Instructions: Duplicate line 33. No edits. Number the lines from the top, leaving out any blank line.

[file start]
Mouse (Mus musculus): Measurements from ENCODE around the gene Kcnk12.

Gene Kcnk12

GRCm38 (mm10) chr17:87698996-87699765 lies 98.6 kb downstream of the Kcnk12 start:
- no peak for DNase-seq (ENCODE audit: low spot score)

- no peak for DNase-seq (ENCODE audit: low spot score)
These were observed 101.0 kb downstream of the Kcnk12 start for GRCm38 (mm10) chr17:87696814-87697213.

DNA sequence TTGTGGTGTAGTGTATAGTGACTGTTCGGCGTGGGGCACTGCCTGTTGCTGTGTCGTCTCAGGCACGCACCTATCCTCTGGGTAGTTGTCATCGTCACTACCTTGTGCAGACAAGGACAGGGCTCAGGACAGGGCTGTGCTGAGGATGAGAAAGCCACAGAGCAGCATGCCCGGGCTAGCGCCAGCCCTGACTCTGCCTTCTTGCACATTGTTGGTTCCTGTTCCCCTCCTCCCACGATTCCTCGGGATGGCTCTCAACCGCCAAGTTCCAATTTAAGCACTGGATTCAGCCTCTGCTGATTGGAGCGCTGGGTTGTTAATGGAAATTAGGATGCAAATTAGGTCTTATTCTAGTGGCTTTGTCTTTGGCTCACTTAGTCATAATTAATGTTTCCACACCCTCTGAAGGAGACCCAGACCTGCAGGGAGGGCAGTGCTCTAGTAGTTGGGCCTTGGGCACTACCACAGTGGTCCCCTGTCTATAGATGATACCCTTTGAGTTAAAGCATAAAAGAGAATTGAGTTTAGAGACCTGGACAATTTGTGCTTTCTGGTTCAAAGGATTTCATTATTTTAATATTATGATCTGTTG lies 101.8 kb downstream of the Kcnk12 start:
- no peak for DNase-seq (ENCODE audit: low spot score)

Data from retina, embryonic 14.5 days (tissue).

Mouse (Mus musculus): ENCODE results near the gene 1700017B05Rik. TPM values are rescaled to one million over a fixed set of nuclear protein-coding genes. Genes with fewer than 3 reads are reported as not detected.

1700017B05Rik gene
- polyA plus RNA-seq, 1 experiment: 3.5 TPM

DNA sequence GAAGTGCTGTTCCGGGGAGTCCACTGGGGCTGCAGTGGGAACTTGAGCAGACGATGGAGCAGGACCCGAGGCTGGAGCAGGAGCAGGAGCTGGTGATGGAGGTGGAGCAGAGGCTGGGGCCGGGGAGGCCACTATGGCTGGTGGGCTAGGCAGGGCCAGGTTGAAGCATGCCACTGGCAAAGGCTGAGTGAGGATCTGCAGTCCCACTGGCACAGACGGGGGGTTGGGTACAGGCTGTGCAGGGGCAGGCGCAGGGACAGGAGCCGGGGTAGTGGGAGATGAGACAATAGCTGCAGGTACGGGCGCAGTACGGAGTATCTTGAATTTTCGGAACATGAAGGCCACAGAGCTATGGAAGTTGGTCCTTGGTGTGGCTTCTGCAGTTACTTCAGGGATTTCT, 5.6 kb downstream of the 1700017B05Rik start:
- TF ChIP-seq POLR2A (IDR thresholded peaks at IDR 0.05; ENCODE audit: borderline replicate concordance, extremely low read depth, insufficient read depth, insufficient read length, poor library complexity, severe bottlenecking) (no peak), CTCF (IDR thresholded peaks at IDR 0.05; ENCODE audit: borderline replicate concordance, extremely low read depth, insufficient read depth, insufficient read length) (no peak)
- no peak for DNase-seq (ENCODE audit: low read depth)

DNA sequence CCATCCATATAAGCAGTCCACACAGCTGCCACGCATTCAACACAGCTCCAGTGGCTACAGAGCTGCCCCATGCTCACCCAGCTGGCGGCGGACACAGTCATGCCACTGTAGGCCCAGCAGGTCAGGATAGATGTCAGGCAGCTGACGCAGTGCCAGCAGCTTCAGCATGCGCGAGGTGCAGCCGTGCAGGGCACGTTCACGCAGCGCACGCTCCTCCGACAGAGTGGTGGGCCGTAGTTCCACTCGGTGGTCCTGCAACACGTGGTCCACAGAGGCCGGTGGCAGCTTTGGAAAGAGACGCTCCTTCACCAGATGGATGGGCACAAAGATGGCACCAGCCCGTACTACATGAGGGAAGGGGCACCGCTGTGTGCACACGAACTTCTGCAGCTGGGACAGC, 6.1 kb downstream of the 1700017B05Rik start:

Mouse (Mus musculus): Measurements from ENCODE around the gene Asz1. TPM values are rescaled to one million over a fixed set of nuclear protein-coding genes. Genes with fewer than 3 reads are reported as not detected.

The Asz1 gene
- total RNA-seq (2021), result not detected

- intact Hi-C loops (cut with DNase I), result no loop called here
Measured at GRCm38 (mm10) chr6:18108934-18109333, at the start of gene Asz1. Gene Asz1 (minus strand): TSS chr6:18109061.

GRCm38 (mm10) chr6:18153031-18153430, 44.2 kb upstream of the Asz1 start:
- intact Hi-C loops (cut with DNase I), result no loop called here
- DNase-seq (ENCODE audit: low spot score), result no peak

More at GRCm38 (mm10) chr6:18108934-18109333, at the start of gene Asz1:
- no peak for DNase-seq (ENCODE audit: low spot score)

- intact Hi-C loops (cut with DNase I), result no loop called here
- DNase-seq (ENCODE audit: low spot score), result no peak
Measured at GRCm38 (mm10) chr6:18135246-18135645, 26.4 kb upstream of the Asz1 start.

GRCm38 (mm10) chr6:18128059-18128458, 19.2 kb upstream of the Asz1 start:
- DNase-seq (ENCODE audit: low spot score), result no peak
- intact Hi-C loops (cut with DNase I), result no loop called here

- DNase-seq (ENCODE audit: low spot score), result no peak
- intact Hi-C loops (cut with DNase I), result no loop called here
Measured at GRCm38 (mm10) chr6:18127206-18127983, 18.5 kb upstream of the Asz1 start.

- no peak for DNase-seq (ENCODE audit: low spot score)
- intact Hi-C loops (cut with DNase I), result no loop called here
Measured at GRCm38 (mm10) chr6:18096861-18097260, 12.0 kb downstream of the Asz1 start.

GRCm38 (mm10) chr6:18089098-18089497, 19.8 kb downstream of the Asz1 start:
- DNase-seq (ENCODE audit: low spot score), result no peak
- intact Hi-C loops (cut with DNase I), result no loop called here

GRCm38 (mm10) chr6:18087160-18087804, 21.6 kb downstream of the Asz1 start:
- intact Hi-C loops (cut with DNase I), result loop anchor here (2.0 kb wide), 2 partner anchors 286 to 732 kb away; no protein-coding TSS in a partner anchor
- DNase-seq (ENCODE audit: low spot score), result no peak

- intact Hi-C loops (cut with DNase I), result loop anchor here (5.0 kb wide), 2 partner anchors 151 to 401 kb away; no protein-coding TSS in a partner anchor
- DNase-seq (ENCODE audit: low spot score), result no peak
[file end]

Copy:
- DNase-seq (ENCODE audit: low spot score), result no peak